Los Angeles Business Journal

Road Less Traveled

It’s going to get pretty bumpy for Sara Rotman next year. She’ll be hitting the road as an off-road race driver.

McDonnell for Sheriff

The Business Journal finds Jim McDonnell best suited to serve as L.A. Sheriff.

Lessons From LAUSD

For one day last month, Christopher Thornberg was principal at one of Los Angeles Unified School District’s most infamous schools.

Union’s Bad Medicine

The financially sick Daughters of Charity Health System could get well with a merger, writes Charles Crumpley, but a union doesn’t want that to happen.

Taking $64,000 Shot for Charity

At $64,000, it’s the most expensive shot of whiskey in the world.

Lenders Left at a Loss

Comment: The diminishing number of local banks and thrifts has Charles Crumpley feeling withdrawn.

Phone Hang-Up on Hold

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As chief executive of DesiHits, an L.A. music-focused digital media firm, Anjula Acharia-Bath connects pop stars such as Lady Gaga with audiences in India, and Bollywood stars with U.S. fans.

Lawyer Joins L.A.’s Farm Team

His life might not exactly mirror “Green Acres,” but L.A. native Jerrold “Jerry” Bregman could feel as if he’s starring in a reprise of the old TV show.

Shriver for County Supervisor

Business Journal gives nod to Bobby Shriver in county supervisor race.

Law of Jungle in Action

Mark Robinson knew when he embarked on an African safari this summer with his wife, Pamela, that he’d get to see all kinds of wildlife up close. But the executive director of Cushman & Wakefield’s Century City real estate brokerage never imagined just how close.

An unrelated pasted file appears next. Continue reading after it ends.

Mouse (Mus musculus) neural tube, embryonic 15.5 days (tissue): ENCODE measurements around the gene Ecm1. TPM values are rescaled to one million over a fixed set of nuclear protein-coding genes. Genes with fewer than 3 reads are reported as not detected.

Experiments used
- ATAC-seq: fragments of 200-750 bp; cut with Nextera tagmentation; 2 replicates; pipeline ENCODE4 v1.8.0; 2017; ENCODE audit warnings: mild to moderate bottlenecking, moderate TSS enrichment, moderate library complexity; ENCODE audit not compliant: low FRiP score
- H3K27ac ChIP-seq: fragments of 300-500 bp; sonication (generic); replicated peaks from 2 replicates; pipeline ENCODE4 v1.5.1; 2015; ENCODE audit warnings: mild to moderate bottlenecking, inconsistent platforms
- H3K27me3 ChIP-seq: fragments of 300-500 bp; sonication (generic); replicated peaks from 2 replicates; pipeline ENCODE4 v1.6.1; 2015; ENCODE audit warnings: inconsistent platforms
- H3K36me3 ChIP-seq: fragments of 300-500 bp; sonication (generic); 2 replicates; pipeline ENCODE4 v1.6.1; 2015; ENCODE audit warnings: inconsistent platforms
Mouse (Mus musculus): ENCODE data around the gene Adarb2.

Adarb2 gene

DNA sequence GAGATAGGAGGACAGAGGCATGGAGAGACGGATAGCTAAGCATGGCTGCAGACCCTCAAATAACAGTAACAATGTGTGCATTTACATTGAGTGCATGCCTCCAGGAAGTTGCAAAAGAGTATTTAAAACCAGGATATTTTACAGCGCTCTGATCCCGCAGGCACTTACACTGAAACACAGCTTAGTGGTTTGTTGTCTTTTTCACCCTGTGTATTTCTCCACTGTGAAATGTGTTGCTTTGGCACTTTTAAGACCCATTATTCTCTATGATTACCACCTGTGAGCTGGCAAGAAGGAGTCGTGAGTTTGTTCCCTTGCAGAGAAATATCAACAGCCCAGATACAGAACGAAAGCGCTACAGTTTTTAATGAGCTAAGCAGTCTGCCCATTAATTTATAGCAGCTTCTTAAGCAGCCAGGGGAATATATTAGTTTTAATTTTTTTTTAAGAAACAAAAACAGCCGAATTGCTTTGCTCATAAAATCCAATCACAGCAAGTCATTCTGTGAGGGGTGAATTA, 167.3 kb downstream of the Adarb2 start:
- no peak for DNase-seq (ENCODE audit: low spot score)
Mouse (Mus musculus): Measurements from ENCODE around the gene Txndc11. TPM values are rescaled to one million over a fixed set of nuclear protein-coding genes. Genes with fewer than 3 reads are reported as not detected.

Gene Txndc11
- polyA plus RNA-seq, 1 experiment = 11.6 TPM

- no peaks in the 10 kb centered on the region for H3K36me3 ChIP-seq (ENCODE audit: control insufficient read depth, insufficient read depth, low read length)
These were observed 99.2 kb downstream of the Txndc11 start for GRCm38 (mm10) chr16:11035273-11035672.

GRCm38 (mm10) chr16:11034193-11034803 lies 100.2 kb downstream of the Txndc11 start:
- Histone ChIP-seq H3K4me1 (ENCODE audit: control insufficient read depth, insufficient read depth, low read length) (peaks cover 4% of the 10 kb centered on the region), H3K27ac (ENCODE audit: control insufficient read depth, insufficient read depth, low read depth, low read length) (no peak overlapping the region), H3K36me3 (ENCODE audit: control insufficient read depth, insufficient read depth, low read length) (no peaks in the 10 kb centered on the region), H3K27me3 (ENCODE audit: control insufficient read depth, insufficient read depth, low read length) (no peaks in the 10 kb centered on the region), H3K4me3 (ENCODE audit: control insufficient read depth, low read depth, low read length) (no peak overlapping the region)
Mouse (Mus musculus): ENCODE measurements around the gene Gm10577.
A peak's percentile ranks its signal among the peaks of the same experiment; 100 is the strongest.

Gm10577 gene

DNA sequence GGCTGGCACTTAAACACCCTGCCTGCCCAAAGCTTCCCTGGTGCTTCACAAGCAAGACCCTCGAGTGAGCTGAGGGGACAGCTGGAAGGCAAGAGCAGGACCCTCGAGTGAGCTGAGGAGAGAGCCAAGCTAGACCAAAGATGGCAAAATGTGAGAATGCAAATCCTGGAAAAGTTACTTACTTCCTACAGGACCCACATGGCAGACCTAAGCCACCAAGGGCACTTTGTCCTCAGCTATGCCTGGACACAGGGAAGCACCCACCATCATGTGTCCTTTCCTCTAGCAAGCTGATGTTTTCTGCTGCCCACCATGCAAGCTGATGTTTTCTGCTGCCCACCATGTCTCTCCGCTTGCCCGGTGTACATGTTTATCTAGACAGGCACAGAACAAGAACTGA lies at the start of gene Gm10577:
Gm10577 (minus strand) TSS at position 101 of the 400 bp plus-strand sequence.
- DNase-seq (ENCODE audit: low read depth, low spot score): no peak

In a Family Way

In less than a year, David Fletcher went from being a single guy to married with two children.

Rough Road for Family

Ari Bass was one of many L.A. dads who spent a couple weeks in August driving a van on a family vacation.

Text Exec Sends Message

Dez White, founder of free ephemeral messaging app Invisible Text, is excited to head to New York this month to kick off her work with the Clinton Global Initiative.

Open to Opposing Views

Things got a little uncomfortable at the Los Angeles Area Chamber of Commerce last week.

Taking Top Honors After Sub Mission

Mike Margolis drove down to San Diego with his family earlier this month to cheer on his oldest son, 18-year-old James Wu, who was participating in an unusual event: an international robo-sub competition.

What, Me Divide?

Why split the state into six small ones, Charles Crumpley asks, when it’s so much fun as a big dysfunctional mess?

Sharing Athletic Spirit

From soap opera extra to crew director, Steven Barber has had every job in the “biz” over the past 25 years.

Barbie Toys With Obsolescence